Virtually any product that we can buy or find in the shelves of a shop is not only a functioning group of pieces. Even though there are some objects whose purpose is to serve a certain utility - in example, a nutcracker is meant to crack nuts, a computer is meant to compute and run software, and a bottle is meant to contain some liquid - there is more to those objects that their particular functions. A bottle will not only contain a beverage or some detergent. It will also have a certain shape, colour, texture, size and feel.
Choosing the right look for a product is more difficult and more important than it seems. The buying intention of potential customers is heavily influenced by the aesthetics of a product or its packaging. The design of objects conveys feelings and messages, therefore the right design will communicate to the buyer something that they will see as possitive - and thus they will be more likely to buy that product.
The visual design of a product is also a way to convey the concept of the company or mark behind it. It is a mean through which the company introduces and presents itself to the public and tries to show that their products are what we want. A correct industrial design will make people identify some products with their own personality, desires and aspirations. It will also give the company a distinctive identity that will make it stand out. Therefore, external design of products has an important role in value creation.
Industrial design is the aesthetic aspect of products, beside all functionality. It can be protected under Intellectual Property rights.
The first record of a design registration law is actually found in the United Kingdom. In 1787, an act was settled with the purpose of protecting the visual pattern of fabrics in the textile area. In present days, the World Intellectual Property Organization (WIPO) regulates international IP, incluiding industrial design rights. Unlike other kind of intellectual protectionr records, international industrial design rights actually applies in many countries, as long as they are part of the Hague treaty - an agreement treaty between members of the WIPO.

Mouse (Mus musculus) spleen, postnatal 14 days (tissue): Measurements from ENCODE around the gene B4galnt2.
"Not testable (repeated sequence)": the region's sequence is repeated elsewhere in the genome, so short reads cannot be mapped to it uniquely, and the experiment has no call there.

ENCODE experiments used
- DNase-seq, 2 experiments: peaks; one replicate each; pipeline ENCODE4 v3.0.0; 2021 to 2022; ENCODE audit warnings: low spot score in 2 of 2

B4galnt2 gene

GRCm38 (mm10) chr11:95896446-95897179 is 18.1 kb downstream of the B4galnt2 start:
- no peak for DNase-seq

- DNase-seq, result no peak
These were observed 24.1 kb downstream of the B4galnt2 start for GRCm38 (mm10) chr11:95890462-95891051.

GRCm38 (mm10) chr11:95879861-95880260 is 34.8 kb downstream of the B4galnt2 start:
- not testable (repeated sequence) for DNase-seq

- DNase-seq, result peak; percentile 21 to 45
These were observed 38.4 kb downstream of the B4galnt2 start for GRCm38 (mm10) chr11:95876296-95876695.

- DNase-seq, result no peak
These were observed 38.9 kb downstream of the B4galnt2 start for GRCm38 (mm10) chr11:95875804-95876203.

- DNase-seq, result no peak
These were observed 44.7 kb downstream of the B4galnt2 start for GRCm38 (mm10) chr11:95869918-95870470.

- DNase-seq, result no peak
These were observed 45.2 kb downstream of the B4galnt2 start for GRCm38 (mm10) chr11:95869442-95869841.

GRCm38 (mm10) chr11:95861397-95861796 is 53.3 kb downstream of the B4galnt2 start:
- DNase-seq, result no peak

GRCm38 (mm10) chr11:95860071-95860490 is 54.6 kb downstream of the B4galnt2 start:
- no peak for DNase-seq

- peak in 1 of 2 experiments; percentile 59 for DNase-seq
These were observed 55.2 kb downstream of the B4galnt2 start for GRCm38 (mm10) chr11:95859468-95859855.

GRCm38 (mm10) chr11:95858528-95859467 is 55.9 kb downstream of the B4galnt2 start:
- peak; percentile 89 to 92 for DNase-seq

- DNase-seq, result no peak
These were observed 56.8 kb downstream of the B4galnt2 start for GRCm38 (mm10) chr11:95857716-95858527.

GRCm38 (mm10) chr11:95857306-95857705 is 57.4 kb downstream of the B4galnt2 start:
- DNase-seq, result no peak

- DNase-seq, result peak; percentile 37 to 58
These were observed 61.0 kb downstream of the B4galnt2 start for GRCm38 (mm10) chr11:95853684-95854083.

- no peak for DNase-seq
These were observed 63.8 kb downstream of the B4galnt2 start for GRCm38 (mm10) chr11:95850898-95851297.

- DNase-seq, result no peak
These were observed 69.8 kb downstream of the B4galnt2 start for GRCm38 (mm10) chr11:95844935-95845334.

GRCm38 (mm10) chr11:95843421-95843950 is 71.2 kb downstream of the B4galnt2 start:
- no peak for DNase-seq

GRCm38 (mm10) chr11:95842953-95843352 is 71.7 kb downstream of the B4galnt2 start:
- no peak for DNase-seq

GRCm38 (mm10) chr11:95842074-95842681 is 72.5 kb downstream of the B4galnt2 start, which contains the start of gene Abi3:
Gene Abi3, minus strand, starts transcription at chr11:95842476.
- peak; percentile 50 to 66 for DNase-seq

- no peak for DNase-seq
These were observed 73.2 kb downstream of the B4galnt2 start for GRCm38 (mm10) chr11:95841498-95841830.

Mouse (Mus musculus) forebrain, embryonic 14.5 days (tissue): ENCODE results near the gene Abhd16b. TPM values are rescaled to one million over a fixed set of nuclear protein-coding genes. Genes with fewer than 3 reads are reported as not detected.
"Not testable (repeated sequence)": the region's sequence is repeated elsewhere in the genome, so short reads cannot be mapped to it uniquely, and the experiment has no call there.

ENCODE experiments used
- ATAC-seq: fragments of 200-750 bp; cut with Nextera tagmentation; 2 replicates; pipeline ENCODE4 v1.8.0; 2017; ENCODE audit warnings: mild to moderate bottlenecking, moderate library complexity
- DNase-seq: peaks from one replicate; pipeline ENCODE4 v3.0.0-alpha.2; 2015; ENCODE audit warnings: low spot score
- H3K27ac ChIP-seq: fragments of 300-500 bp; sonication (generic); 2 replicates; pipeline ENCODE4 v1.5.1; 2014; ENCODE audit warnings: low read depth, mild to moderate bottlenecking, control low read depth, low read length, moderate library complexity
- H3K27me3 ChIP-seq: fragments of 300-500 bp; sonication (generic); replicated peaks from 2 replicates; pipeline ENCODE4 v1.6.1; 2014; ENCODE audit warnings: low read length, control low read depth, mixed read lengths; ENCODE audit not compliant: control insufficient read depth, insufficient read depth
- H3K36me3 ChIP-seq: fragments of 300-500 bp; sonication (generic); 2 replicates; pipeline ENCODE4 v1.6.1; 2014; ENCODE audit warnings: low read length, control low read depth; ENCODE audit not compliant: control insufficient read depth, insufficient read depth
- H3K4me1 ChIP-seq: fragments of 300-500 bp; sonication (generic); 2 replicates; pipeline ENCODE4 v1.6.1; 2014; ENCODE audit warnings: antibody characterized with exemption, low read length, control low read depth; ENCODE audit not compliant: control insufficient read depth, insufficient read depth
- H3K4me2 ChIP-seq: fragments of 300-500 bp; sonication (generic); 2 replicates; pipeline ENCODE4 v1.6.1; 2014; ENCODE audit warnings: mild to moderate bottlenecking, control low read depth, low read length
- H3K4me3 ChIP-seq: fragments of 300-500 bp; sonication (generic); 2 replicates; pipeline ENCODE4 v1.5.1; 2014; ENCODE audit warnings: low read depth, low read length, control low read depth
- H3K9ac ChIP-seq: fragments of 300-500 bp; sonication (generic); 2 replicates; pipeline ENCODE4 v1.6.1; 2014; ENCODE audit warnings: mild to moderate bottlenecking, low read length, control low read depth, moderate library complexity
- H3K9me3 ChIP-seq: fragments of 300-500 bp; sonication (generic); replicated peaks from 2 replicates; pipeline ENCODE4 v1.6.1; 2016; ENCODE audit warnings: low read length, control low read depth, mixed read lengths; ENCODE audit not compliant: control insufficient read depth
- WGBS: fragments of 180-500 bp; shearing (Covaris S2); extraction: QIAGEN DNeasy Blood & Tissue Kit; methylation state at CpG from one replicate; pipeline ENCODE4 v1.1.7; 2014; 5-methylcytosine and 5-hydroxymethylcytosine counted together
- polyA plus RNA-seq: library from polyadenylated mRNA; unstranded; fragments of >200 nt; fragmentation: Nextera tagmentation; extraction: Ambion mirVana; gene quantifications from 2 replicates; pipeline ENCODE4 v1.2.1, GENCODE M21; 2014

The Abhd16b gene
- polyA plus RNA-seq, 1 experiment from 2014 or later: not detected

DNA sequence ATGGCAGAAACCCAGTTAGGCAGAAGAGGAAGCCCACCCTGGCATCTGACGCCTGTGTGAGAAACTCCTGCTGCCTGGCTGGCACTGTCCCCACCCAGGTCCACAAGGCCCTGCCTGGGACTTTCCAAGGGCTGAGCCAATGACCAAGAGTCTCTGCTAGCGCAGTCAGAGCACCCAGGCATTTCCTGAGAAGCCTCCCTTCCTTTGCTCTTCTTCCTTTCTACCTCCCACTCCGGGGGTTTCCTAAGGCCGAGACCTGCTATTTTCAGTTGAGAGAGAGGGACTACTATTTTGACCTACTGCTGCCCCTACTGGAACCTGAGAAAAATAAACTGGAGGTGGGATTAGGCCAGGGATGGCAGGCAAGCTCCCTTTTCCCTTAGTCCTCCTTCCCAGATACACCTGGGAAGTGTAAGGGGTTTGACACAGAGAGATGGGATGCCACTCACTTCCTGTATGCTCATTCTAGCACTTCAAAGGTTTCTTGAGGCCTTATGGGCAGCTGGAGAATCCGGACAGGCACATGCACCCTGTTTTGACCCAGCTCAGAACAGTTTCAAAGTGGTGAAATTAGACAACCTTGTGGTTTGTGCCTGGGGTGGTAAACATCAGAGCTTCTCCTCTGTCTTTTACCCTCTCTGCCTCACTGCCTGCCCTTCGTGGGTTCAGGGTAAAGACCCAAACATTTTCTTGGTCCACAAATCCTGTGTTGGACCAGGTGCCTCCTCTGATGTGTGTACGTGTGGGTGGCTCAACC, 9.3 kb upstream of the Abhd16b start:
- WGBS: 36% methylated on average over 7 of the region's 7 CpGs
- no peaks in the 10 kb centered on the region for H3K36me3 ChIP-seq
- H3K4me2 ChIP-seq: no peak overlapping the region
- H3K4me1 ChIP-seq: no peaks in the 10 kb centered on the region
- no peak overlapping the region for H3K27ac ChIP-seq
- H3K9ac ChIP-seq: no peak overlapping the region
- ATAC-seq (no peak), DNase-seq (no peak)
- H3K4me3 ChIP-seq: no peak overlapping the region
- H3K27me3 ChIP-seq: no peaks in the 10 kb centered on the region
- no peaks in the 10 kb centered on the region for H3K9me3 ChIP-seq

In order to achieve intellectual property rights over an industrial design, some requirements must be met.
1) The appliant must present a scaled model of the design that is detailed and complete but under a foot square.
2) The appliant must provide a detailed, linear drawing of the design.
3) The appliant must describe through a text the design incluiding all its parts and aspects.
In some countries, prior research is needed in order to avoid filing for registration a design that is already registered by someone else. Design patents can last for up to 70 years after the decease of the registring designer.
Given the strong commercial value of design, companies give it great importance and fight to protect and defend their exclusivity over it. Some big corporations often find themselves suing each other for the use of registered industrial design, a very known example being the litigations between Apple and Samsung over the visual appearance of their smartphones.
A key aspect of this issue is that industrial design is not about technology, but corporate identity. Even in the patenting law system, there is a distinction between Utility patents and Design patents. Utility patents protect the functional aspects of products, the technology or mechanism that makes them actually work. Design patents protect the appearance of products. One object could be protected by more than one patent. Actually, complex products such as the above mentioned smartphones can use hundreds of different patented technologies at the same time, because each piece of their mechanism is a different invention.
A distinctive design for a product has a double importance. It does not only prevent the design to be found similar to a prior design and therefore subject to litigation, but also it gives the company a strong identity. Industrial design can be a main factor under business failure or success. The role of designers is to search within the potential customers for what they want -whether or not they conciously know it- and translate it into images and shapes. The final design must be a combination of corporate identity and the people's demand.
The great value of industrial design is not often reflected in the legal system. Utility patents are far more developed and perfected. The industrial design registration law is more flawed and still developing. Industrial designs should be given a strong legal protection that makes justice to its capital importance.
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